ROUTES & BRANCHES
a home for the americana diaspora
July 11, 2015
Mainstream media types are touting Kacey Musgraves as a gutsy antidote to what passes for today's mainstream country. Bottom line as I see it: Musgraves' apple doesn't really fall too far from that mainstream tree. More about her new Pageant Material record below. For now, just know that the knowledge and awareness of those media types can be pretty limited. They need only cast their radar a bit wider to discover smart, articulate female country artists like Jamie Lin Wilson or the Honeycutters' Amanda Anne Platt who aren't on those Big Labels, but who are truly among the iconoclasts of their sort of music.
I first admired the work of Jamie Lin Wilson during her stint as the co-frontperson of the Sidehill Gougers, soon to be abbreviated to just the Gougers. She later earned a buzz with Kelley Mickwee and Savannah Welch as a Trisha. Holidays & Wedding Rings is the first full length to present Wilson as a solo artist, and the first that really shines a light on her as an deserving writer. Where mainstream country often cruises on clever turns of phrase and sly lyrical winks, Wilson's best songs take the long way 'round. Her duet with Wade Bowen, "Just Some Things" is as plain and as sturdy as a big red barn, nothing boastful or fancy but iconic in its eloquence. Her cowriters are champions of that same plainspoken lyricism, folks like Jon Dee Graham, Owen Temple and Adam Hood. Wilson's voice brings to mind singers who demonstrate an effortless soul such as Tift Merritt or even Linda Williams' homespun mastery (of Robin & Linda fame).
Writer Amanda Anne Platt plies her trade beneath the Honeycutters marquee. Songs from Me Oh My, that North Carolina outfit's third full length, are built around musical hooks that would make a more veteran artist jealous. The opening track, "Jukebox" allows Platt to showcase her versatile voice perfectly paired with Matt Smith's pedal steel. There's certainly more of a full band focus on Me Oh My, which compliments Platt's bolder delivery. The Honeycutters inject their country with flashes of 'grass and honky tonk, with tasteful touches of piano, mandolin or even trumpet. The proof lies in Platt's slower tunes like "Texas '81" or the sweet title cut. Without the support of a driving rhythm or bright instrumentation, she stands alone relying solely on her confidence and ability as a writer and singer.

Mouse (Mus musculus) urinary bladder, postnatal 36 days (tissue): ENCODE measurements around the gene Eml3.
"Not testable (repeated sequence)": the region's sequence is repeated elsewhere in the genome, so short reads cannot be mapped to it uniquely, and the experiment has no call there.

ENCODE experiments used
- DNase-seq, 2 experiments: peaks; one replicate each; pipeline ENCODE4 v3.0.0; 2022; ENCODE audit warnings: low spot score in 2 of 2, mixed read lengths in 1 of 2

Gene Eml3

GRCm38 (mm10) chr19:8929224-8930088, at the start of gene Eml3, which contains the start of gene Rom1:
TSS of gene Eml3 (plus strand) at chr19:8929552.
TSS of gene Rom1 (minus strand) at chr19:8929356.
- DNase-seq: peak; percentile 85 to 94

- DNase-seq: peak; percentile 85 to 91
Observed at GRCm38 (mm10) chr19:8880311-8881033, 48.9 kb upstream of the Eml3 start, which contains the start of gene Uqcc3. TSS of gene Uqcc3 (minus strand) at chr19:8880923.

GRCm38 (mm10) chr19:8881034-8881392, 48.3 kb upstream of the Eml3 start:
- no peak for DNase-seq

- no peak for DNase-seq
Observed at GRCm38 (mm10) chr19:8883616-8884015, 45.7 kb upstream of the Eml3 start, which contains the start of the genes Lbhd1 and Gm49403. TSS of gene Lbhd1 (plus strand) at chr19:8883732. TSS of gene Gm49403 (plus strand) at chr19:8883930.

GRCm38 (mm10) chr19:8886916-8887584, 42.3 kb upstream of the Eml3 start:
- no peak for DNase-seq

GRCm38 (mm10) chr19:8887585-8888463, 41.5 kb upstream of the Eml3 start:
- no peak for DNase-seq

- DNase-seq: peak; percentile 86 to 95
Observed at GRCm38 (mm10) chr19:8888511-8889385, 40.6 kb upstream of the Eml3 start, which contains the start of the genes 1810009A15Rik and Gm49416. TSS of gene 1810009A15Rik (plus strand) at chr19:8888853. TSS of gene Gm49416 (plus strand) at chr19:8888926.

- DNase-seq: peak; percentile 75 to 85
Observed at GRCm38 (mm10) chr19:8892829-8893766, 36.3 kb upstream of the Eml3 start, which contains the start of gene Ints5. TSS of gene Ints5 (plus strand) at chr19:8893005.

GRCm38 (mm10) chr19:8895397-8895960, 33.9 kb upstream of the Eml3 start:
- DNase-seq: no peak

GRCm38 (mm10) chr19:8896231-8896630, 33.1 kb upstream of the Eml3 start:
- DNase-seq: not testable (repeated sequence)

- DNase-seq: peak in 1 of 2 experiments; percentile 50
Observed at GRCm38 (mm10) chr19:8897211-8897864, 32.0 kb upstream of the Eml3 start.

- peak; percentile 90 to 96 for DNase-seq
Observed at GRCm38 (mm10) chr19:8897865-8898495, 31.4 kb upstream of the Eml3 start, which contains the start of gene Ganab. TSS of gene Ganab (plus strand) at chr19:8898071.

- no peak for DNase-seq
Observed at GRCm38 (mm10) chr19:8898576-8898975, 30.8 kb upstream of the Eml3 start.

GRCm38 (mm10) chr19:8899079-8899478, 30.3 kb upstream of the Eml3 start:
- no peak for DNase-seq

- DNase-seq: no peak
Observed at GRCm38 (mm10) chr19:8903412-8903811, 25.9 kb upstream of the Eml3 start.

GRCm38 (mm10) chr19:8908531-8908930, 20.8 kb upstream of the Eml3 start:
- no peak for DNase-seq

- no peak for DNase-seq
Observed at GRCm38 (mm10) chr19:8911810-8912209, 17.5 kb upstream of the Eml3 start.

And the good news is that there's nothing wrong at all with the one that's garnering all the attention. On her sophomore release, Kacey Musgraves is a masterful writer who knows exactly what musical buttons she's pushing. The quasi-rap moments, the litany of more-country-than-thou ingredients, those disarmingly clever turn of phrase that hold up entire songs. Musgraves even knows when to drop a sly reference to weed or tolerance of alternative lifestyles, the stuff that largely defines her as an edgy fringe dweller in the uber-conservative bubble that mainstream country has become. It's exactly this wily poking of the beloved mainstream box that identifies her as a really good writer. Beyond that, Pageant Material impresses with its overall ease of delivery. Where chart humping acts like Florida Georgia Line or Eric Church (who I do respect as a writer) rely on the flash and boom of over-the-top production and desperate performance, Kacey Musgraves comes across as supremely confident and even relaxed, never in a hurry to drop her chorus or push the needle beyond the red.
I'd hazard a guess that the genre's legends like Loretta, Tammy or Dolly would cast their votes with Wilson, Platt or even Musgraves as successors to their awesome lineage before acknowledging the work of country "crossover" successes like Taylor Swift or Miranda Lambert. As you might have recognized, I'm no purist. I appreciate irreverence as much as the next music snob, but acts like Sturgill Simpson or Chris Stapleton can challenge the country traditions without absolutely making a mockery of it. As a pretentious and opinionated blogger, I would challenge reviewers with 100 times my audience to do their job and extend their collective awareness to encompass truly deserving artists like Jamie Lin Wilson and Amanda Anne Platt. Let's not pretend that our best and brightest artists are the ones who rise to the lofty levels of popular awareness upon piles of promotional money and Big Label boostering.
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